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Homework Help: CalcIII questions

  1. Dec 8, 2007 #1

    F(x,y,z) = x*i + y*j - 2z*k

    S: Z = [tex]\sqrt{}a^2 - x^2 -y^2[/tex]

    I solved for delG and doted F to del G. then I converted it polar since I had x^2 + y^2

    I got:

    [tex]\int\int[/tex]r^3/(a^2-r^2)^(1/2)drdo - 2[tex]\int\int[/tex](a^2-r^2)rdrdo

    I evaluated the double integral and got 4/3pi(a^2+a^3)

    sorry for the shortcut guys, its just so much stuff to type if I try to some the work. Plz, tell me if my answer is wrong.
    1. The problem statement, all variables and given/known data

    2. Relevant equations

    3. The attempt at a solution
  2. jcsd
  3. Dec 9, 2007 #2


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    Uh, what is delG? What is G here?
  4. Dec 9, 2007 #3

    del G is fxi + fyj + fzk which is

    del G = x/sqrt(a^2-x^2-y^2)*i + y/sqrt(a^2-x^2-y^2)*j -2k

    then the formula says I have to dot del G to F(x,y,z) which gives me

    (x/sqrt(a^2-x^2-y^2)*i + y/sqrt(a^2-x^2-y^2)*j -2k) * (x*i + y*j - 2z*k)

    delG*F = (x^2+y^2)/(sqrt(a^2-x^2-y^2) -2sqrt(a^2-x^2-y^2)

    then I converted it to polar to make the integral easier

    [tex]\int\int[/tex]delG*Fds = [tex]\int\int[/tex](r^2/(a^2-r^2) - 2sqrt(a^2-r^2))rdrd[tex]\Theta[/tex]
  5. Dec 9, 2007 #4


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    What you have failed to say is that your surface is given by G(x,y,z)= [itex]\sqrt{a^2- x^2- y^2}- z[/itex]= 0.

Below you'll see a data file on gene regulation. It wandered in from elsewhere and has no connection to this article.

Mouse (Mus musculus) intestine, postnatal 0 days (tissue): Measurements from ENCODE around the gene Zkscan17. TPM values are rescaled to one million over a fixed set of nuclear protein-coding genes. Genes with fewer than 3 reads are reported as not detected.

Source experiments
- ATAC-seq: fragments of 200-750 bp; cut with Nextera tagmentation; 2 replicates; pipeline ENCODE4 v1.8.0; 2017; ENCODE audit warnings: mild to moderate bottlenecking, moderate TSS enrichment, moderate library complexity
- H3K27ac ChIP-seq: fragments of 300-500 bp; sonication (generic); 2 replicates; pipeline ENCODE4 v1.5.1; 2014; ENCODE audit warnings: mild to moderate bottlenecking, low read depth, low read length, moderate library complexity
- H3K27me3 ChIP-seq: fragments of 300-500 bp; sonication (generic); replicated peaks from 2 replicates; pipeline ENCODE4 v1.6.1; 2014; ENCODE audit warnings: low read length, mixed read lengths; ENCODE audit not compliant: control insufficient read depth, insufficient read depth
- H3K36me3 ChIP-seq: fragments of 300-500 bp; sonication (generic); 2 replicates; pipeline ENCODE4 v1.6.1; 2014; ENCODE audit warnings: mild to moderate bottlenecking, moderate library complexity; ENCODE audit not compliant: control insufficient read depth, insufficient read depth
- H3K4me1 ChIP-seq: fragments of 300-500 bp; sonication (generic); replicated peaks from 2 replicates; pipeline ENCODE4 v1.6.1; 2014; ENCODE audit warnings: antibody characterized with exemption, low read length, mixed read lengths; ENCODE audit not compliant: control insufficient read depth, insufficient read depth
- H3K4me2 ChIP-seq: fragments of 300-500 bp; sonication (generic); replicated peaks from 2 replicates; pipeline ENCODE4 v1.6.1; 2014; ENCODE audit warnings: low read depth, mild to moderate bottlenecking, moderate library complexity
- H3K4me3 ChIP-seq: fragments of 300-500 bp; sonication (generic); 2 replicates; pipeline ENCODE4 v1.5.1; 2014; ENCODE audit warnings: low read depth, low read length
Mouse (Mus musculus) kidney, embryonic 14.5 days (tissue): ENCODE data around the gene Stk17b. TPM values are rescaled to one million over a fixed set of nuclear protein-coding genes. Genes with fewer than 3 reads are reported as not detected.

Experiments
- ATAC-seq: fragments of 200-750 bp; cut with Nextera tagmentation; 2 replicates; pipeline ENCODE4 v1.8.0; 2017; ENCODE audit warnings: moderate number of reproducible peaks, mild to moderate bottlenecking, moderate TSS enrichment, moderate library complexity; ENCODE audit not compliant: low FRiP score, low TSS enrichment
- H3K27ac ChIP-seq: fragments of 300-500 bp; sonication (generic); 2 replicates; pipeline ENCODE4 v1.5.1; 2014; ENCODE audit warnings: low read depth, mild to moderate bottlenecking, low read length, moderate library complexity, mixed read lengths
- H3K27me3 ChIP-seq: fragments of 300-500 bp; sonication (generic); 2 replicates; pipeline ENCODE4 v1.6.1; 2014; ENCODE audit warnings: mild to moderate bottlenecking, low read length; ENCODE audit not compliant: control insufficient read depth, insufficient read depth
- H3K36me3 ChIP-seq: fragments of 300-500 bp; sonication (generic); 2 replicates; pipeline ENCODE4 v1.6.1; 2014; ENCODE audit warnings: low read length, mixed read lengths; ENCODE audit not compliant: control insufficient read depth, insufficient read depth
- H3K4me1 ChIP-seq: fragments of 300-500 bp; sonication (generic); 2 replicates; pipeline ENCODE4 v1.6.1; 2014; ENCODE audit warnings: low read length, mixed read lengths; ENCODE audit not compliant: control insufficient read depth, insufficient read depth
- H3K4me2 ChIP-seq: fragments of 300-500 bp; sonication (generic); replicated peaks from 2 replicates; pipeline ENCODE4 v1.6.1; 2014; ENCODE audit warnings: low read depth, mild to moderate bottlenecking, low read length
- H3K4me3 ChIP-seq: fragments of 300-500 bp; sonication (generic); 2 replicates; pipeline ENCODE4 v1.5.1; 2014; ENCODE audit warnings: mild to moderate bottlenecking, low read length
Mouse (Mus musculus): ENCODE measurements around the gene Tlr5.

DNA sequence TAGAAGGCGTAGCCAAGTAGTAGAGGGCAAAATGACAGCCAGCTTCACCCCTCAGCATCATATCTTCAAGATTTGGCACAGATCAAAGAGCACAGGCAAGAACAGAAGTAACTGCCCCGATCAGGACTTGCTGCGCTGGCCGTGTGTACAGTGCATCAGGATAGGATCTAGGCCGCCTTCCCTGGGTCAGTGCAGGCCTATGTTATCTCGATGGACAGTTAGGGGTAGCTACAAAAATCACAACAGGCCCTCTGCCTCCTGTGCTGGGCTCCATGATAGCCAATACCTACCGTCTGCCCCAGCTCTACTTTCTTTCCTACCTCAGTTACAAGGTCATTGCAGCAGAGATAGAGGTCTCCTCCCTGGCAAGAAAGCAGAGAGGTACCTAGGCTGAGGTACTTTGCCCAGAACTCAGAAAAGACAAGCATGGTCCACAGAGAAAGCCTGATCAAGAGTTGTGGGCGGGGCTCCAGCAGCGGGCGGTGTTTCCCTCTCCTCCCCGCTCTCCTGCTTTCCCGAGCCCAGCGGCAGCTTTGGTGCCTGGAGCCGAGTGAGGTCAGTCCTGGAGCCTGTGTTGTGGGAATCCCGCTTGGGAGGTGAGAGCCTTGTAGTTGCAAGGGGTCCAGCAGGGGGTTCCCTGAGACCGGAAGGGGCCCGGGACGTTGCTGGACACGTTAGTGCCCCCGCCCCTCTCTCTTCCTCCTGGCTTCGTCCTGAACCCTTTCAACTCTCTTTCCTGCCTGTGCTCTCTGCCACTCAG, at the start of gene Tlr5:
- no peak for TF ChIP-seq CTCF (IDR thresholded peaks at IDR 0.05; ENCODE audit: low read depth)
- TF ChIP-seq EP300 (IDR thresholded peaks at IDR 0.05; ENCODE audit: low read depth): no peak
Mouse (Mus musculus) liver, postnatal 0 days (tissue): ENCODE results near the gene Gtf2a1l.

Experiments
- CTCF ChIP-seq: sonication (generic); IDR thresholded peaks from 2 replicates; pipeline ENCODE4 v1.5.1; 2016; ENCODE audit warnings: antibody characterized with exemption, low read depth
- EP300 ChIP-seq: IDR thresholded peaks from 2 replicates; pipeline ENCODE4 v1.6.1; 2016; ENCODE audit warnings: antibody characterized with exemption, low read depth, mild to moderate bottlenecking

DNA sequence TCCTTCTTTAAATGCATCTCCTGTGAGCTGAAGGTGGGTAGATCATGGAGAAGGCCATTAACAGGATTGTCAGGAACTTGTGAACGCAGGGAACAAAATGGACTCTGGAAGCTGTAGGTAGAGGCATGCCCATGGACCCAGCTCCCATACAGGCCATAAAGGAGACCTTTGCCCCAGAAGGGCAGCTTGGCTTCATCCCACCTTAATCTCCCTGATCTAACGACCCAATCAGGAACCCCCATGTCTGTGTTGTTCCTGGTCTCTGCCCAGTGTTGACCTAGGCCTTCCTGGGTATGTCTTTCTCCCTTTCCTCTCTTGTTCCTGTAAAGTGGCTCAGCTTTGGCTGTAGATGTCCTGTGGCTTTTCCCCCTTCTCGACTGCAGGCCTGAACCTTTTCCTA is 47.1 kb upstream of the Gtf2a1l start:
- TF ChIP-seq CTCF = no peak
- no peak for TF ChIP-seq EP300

6. Dec 9, 2007 #5
    how is it help me?
  7. Dec 9, 2007 #6
    oh, ya. I remember my question now. Thanks for pointing out the surface. Actually I got up to that part...z-sqrt(a^2-x^2-y^2)..my question was the limits of integrating in this problem. Thanks for pointing out the surface euclide, however, I knew what the surface was its just the graphing, and finding the limits of integrating I am worrying about.
  8. Dec 10, 2007 #7


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    It helps us by telling us what you are talking about! You initially said "I solved for delG and doted F to del G" without saying what you meant by "G"!

    Defennnder asked "Uh, what is delG? What is G here?" and you still did not say what G was.

    [itex]z= \sqrt{a^2- x^2- y^2}[/itex] is the upper half of the sphere [itex]x^2+ y^2+ z^2= a^2[/itex] Since you don't say anything about integrating over a portion of that, I must assume (hesitantly, given your reluctance to clearly state the entire problem) that you are to integrate over the entire hemisphere. You might want to [itex]x= 2cos(\theta)sin(\phi)[/itex], [itex]y= 2sin(\theta)sin(\phi)[/itex], [itex]z= 2cos(\phi)[/itex], spherical coordinates with [itex]\rho[/itex] set equal to 2, as parameters. To cover the entire sphere we take [itex]\theta= 0[/itex] to [itex]2\pi[/itex], [itex]\phi= 0 to \pi[/itex]. What should the limits be to get only the upper hemisphere?
  9. Dec 10, 2007 #8
    thanks euclid. Sorry for the several grammatical errors. I have 4 finals coming up tomorrow, tuesday, so I am sorta stressng a bit. And not to mention that it is my first semester in college. ;D

    anyways, I have to convert it to spherical? hmm, I usually convert things into polar coordinates, and my instructor rushed the discussion on the last 3 sections of our text, which are the surface integrals, divergence and stoke's. I'm really having troule in those sections (mostly algebraic problems). and thanks for stating the regions of integration.
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